Tuesday, April 30, 2013

Chicken Cheeks

Every once and a while I like to feature my son Nolan's pick of the month.  He's four and he is currently in love with Michael Ian Black's book, Chicken Cheeks .  Basically it's a book full of animal butts.  But --somehow-- it mysteriously transcends that fact.

Tagline:  "This is a story with a beginning, 
a middle, and a whole lot of ends."

I hate to admit, but even I, like this one.

With nothing but pairings like "Penguin Patootie" and "Polar Bear Derriere" (and funny illustrations), Chicken Cheeks amazingly manages to tell a humorous story.  I was impressed that seventeen slang terms for buttocks were capable of creating a plot.

You might have to see it to believe it.  I dare you to throw it into your library bag. And, while you're hovering in the B's, you might as well do yourself a favor and scoop up anything else by Michael Ian Black.  We've been on a kick lately.  Two other very worthy, giggle inducing reads: The Purple Kangaroo and A Pig Parade Is a Terrible Idea .  Sometimes a very non-serious book is just the thing to cap the day.

Book Launch

My friend Kortney and me.  
She is the amazing photographer that took my favorite head shots.  
She's one of the most amazing people I know. 

This past Friday night was the book launch for Don't Call Me a Tattletale! by Kimberly Koskos.  The evening could not have been nicer.  There was a great turn-out and tons of support for the book.  It was so wonderful to see friends that I haven't seen in years.  One of my favorite aspects of the event was seeing two of the kids that modeled the characters for me.  I don't always have the opportunity to celebrate with all the people who made a book possible, so it was a special evening.

Kimberly Koskos, the author; me; Emily and Tristan, my awesome models.

Saturday, April 27, 2013

Happy Birthday

One of my birthday gifts from my friend Amy.  Like I always say, next to hugs and tie with iced cappucinos, books are the best gifts.

Friday, April 26, 2013

Don't Call Me a Tattletale Book Launch Tonight!

If you live in the metro Detroit area and are looking for something to do tonight, please join me and Kimberly Koskos, the author of Don't Call Me a Tattletale! , at our book launch event.  There will be crafts and a brief presentation/book reading at 6:30 p.m.  Books will be available for purchase and signing.  I would love to see you there!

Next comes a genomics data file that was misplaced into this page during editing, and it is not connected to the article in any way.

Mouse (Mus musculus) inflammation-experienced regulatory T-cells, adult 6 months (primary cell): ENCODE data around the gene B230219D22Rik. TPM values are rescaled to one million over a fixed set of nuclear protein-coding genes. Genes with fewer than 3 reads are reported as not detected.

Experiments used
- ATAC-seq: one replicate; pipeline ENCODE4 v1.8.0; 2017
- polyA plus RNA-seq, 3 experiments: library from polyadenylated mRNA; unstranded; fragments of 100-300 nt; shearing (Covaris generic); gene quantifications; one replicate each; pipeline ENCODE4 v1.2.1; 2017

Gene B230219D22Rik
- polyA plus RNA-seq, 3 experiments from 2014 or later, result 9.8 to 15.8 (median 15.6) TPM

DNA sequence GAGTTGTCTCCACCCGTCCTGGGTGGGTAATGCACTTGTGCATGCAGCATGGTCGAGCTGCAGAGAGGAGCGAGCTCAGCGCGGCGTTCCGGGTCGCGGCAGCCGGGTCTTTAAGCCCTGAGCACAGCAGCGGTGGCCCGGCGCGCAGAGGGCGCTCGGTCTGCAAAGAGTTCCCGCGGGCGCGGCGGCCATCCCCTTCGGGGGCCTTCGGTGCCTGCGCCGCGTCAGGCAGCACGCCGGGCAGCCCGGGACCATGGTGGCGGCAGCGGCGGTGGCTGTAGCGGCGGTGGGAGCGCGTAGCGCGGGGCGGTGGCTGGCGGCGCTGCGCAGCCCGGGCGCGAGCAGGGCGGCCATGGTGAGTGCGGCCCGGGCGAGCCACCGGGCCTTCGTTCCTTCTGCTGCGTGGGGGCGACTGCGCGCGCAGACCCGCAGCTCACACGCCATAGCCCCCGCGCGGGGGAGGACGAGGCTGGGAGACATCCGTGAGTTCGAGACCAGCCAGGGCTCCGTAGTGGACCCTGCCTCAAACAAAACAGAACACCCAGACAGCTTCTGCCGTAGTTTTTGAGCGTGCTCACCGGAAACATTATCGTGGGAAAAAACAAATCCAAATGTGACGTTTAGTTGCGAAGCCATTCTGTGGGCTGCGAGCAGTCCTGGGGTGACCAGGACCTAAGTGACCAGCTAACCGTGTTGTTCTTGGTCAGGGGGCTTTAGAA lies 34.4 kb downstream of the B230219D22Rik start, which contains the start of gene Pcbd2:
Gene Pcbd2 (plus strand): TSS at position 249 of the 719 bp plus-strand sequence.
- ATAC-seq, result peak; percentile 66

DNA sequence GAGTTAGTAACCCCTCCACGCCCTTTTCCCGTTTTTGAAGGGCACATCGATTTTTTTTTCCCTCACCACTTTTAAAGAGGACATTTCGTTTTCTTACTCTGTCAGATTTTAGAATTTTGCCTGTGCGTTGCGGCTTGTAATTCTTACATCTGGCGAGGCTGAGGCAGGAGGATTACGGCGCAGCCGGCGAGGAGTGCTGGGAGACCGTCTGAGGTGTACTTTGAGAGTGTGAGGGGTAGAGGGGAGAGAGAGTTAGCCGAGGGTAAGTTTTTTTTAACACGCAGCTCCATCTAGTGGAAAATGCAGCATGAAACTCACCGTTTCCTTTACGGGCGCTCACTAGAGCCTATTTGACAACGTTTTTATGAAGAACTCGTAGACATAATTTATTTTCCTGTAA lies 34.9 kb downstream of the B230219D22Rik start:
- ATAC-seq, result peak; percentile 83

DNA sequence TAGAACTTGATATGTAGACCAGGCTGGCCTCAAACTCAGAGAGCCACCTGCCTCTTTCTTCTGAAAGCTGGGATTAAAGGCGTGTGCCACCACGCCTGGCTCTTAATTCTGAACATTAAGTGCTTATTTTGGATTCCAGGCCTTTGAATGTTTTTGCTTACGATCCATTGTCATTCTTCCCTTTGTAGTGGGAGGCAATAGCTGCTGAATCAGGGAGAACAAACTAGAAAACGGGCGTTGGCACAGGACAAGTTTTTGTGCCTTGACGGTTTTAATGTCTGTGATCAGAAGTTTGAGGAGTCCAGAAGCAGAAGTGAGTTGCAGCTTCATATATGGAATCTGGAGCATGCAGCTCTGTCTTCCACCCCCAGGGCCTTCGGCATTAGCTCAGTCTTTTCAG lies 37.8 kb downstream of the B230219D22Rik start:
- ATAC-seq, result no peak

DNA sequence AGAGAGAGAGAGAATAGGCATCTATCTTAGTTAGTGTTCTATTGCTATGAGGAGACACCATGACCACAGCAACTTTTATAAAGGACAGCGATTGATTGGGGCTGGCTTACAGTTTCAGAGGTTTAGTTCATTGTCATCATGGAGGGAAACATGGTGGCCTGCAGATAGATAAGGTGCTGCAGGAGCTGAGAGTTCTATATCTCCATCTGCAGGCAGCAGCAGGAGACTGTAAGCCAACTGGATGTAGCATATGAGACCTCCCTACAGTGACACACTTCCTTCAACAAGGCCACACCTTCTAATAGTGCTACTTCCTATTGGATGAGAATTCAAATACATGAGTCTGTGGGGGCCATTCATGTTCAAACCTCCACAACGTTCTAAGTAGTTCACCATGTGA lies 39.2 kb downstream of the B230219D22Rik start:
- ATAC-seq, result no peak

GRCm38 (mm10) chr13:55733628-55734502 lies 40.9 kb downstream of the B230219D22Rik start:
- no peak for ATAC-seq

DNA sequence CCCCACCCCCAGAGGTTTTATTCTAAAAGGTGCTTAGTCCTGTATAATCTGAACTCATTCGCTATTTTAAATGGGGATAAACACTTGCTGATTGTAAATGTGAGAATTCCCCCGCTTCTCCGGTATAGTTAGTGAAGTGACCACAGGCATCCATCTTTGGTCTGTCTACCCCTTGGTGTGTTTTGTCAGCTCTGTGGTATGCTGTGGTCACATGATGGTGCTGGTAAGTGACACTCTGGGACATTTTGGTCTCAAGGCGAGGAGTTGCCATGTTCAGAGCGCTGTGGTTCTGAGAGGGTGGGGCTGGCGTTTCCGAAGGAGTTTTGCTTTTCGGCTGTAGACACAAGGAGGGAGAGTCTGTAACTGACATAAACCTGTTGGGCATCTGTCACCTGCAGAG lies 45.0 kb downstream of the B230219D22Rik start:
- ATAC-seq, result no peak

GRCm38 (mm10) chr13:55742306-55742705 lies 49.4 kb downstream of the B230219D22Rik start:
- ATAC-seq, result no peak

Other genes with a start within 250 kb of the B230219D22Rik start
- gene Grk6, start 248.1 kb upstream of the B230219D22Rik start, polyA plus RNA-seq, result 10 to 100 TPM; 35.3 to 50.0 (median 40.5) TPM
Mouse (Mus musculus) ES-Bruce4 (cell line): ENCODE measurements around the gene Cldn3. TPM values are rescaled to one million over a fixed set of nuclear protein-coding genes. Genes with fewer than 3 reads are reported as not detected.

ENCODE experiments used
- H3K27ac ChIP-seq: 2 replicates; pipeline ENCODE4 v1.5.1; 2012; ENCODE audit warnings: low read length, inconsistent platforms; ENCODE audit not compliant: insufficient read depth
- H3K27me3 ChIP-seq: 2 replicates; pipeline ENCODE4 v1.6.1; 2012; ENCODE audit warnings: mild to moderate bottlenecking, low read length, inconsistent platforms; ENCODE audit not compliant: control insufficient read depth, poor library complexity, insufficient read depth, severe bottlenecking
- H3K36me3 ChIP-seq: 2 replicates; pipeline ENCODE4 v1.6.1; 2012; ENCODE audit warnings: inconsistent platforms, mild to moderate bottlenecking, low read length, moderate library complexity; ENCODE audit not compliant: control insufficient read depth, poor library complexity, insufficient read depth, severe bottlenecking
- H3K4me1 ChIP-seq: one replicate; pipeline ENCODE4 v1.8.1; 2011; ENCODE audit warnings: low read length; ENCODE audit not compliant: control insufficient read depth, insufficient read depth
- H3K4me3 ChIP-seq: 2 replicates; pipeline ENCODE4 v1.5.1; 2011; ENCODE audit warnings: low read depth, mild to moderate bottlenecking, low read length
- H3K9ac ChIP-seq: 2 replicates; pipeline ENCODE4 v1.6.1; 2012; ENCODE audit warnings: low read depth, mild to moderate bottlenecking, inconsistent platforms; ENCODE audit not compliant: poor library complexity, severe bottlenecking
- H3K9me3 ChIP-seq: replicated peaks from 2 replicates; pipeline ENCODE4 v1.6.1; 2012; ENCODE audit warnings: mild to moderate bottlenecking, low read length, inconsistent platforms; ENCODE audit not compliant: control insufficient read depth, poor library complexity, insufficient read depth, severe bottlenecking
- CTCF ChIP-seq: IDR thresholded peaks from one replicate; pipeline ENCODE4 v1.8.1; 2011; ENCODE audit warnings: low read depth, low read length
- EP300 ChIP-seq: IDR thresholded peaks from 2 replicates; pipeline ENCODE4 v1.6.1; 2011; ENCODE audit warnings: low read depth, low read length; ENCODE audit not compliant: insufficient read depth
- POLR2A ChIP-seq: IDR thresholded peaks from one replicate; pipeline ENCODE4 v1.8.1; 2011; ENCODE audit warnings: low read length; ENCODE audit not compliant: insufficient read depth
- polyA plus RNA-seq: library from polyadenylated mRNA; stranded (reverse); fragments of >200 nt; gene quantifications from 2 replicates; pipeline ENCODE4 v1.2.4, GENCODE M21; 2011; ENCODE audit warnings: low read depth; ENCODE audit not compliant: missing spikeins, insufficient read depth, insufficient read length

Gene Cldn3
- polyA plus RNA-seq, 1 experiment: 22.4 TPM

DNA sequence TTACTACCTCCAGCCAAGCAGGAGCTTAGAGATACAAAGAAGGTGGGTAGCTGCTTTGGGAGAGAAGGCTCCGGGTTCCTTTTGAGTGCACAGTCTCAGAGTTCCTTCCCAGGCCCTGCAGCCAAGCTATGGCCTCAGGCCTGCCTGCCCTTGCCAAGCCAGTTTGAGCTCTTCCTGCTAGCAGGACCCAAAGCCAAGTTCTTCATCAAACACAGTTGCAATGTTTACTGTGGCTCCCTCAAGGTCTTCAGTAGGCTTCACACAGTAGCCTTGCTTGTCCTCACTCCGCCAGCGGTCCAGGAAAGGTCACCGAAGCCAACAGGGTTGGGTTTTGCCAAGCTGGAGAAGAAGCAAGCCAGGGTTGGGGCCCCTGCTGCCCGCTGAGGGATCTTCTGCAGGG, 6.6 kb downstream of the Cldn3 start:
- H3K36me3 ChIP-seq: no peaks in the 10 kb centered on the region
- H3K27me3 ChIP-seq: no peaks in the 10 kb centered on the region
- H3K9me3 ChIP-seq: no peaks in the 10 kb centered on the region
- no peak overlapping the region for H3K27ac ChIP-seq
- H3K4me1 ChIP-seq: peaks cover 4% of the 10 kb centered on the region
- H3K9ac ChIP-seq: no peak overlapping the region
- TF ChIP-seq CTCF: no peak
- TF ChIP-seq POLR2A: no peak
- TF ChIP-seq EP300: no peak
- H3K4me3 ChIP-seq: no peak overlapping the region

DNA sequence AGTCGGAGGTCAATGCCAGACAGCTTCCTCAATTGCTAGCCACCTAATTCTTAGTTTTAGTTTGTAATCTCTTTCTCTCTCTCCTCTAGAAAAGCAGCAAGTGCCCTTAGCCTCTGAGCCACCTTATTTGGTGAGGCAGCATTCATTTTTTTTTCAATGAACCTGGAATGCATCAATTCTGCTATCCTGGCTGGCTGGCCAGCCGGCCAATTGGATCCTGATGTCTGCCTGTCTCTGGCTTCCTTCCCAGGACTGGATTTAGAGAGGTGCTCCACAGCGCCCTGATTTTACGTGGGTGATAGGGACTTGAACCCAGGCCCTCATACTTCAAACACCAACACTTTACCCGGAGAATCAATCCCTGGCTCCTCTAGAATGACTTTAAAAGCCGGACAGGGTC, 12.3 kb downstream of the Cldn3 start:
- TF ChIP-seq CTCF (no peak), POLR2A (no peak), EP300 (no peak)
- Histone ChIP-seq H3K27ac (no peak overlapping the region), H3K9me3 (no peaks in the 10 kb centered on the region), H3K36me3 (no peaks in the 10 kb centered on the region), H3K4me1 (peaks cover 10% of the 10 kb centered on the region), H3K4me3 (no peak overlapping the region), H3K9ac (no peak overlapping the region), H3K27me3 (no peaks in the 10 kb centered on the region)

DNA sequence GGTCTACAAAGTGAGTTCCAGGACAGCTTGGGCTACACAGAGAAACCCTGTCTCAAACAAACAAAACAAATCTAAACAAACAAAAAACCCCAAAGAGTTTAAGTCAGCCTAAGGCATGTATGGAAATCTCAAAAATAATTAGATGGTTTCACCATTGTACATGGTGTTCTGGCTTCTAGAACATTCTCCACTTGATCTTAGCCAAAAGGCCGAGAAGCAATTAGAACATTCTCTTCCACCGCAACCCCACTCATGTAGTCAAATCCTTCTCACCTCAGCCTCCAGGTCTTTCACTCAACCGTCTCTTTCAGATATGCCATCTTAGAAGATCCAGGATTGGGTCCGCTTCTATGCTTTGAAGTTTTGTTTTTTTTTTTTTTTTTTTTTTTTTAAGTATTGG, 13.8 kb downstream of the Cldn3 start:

{Here} is a link to the author's website for directions and more details! 

Saturday, April 20, 2013

20 Children's Books that Celebrate Spring!

I'm going to repost my Spring booklist from last year, because it's Spring again.  This way the list is handy and at your fingertips.  Also, I'm in the process of creating another Spring booklist with selections newly released or not previously included on this list.  Enjoy!

I love scouring the library for children's books that celebrate my favorite things about each season.  Books make my boys and me slow down and take notice of the little things.  Here are 20 of the books we like that help us see the beauty in things like rain and birds and flowers.  And, as a bonus, at least of half these crack us up...because funny doesn't need a season.  Here they are, in no particular order:

Brownie Groundhog and the February Fox by Susan Blackaby.  Illustrated by Carmen Segovia.
Witty and entertaining.  A story of enemies turned friends - united by the angst of waiting for Spring.  Perfect story to usher in the new season.

Groundhog Weather School by Joan Holub.  Illustrated by Kristin Sorra.
My boys love this book that highlights the irratic, unpredictable weather leading into Spring, and our humorous groundhog tradition.  I found its comic book layout style a bit difficult to read aloud, but I kept going because the kiddos literally begged me for more.

Carrot Soup! by John Segal.
I love books that bring out the giggles.  It's a great mix of simple gardening timeline and sweet, funny storyline.  

Because isn't this how we are all feeling about now?  And Mo Willems is always funny.  Love his hilarious Gerald and Piggie characters.  And I love when my kids crack up.

Another one that's laugh out loud funny.  And it's an easy reader too.

Yellow Umbrella  by Jae Soo Liu.
Disclaimer:  This is a picture book in the truest sense, with not a word of text.  Last year when I stumbled upon it, I was disgruntled that it didn't contain a story.  However, after The Yellow Umbrella and its accompanying music CD turned a dreary rainy afternoon into a magical memory, I changed my tune.  Seriously.  This is a fabulous experiential book.  The artwork, the music and your children will team together to tell a story of their own.

Stuck by Olivier Jeffers.